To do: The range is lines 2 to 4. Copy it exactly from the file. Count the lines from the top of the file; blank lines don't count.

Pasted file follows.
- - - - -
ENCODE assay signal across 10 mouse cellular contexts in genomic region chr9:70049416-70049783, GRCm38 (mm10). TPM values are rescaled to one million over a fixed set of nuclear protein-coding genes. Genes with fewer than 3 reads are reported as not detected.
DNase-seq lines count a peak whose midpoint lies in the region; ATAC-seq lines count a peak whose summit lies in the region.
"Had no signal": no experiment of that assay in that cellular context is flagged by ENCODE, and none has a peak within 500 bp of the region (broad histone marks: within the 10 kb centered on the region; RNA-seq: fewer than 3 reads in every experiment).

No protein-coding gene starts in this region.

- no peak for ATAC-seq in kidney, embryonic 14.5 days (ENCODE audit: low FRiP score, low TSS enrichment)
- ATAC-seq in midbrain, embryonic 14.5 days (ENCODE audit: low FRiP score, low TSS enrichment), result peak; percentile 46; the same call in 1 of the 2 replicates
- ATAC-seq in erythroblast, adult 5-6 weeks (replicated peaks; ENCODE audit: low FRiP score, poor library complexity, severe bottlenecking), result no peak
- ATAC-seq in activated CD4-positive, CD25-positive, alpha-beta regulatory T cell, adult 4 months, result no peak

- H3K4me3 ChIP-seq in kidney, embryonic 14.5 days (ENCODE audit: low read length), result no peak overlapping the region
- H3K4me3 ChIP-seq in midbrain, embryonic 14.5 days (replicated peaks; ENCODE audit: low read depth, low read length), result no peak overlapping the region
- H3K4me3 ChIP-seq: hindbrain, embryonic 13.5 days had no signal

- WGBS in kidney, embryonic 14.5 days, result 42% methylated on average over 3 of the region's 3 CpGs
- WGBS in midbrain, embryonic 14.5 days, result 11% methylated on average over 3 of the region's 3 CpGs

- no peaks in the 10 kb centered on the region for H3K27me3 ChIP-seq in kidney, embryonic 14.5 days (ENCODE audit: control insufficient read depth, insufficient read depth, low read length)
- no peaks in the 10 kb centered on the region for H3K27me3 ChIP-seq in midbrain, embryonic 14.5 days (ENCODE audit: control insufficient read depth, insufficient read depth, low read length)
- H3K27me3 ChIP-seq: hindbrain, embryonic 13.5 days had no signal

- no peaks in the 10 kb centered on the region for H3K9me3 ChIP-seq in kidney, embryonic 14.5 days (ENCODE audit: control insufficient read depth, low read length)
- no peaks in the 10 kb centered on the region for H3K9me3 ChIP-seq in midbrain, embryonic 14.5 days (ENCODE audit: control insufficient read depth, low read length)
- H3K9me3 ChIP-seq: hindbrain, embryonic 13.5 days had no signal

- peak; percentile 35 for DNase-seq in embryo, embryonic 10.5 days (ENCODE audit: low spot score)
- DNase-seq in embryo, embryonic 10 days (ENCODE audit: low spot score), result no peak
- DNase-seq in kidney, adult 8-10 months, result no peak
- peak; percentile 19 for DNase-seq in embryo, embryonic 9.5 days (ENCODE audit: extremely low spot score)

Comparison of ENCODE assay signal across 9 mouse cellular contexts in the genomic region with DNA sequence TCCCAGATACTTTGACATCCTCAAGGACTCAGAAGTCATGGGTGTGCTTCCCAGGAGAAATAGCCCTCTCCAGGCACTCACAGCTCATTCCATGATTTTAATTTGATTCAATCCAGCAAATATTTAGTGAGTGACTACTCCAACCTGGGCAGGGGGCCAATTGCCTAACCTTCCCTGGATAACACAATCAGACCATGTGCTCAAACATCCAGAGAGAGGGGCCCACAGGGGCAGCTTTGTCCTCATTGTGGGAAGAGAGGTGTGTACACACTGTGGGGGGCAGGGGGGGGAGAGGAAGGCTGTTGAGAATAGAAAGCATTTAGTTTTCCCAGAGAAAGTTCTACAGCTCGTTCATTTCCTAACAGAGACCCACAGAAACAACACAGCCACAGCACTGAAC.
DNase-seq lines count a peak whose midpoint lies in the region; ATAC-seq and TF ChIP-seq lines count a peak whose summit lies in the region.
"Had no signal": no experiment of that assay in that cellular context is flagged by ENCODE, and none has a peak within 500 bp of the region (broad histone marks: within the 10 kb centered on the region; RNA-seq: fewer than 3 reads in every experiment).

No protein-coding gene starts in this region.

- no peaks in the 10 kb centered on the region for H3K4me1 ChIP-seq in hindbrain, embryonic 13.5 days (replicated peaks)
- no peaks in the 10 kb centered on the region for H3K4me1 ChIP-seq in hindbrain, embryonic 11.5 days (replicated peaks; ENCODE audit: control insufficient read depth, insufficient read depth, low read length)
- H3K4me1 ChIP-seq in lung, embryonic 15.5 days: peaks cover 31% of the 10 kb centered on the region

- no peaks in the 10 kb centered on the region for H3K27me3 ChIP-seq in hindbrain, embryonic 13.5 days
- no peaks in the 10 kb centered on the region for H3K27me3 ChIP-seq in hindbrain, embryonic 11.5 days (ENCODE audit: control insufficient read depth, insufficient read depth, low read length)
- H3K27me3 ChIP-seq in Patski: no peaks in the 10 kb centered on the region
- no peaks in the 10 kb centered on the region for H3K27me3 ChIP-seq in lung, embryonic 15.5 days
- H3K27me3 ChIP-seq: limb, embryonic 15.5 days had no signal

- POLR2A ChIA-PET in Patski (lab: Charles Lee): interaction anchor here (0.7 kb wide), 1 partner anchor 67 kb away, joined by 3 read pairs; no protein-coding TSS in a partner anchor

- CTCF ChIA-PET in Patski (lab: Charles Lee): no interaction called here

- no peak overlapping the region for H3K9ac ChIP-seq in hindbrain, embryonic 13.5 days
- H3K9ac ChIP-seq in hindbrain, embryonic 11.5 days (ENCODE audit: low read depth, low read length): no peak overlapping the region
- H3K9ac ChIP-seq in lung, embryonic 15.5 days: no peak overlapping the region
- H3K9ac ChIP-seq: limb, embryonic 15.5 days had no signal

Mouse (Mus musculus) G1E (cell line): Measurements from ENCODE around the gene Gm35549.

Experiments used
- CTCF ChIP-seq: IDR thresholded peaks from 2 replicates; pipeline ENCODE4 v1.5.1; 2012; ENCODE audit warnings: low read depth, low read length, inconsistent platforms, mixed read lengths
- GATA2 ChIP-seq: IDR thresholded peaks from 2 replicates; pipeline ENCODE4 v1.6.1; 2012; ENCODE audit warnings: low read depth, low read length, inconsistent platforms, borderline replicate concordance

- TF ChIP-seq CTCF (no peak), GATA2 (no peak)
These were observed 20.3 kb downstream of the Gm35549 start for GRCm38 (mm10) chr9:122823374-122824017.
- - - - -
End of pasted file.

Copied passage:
DNase-seq lines count a peak whose midpoint lies in the region; ATAC-seq lines count a peak whose summit lies in the region.
"Had no signal": no experiment of that assay in that cellular context is flagged by ENCODE, and none has a peak within 500 bp of the region (broad histone marks: within the 10 kb centered on the region; RNA-seq: fewer than 3 reads in every experiment).

No protein-coding gene starts in this region.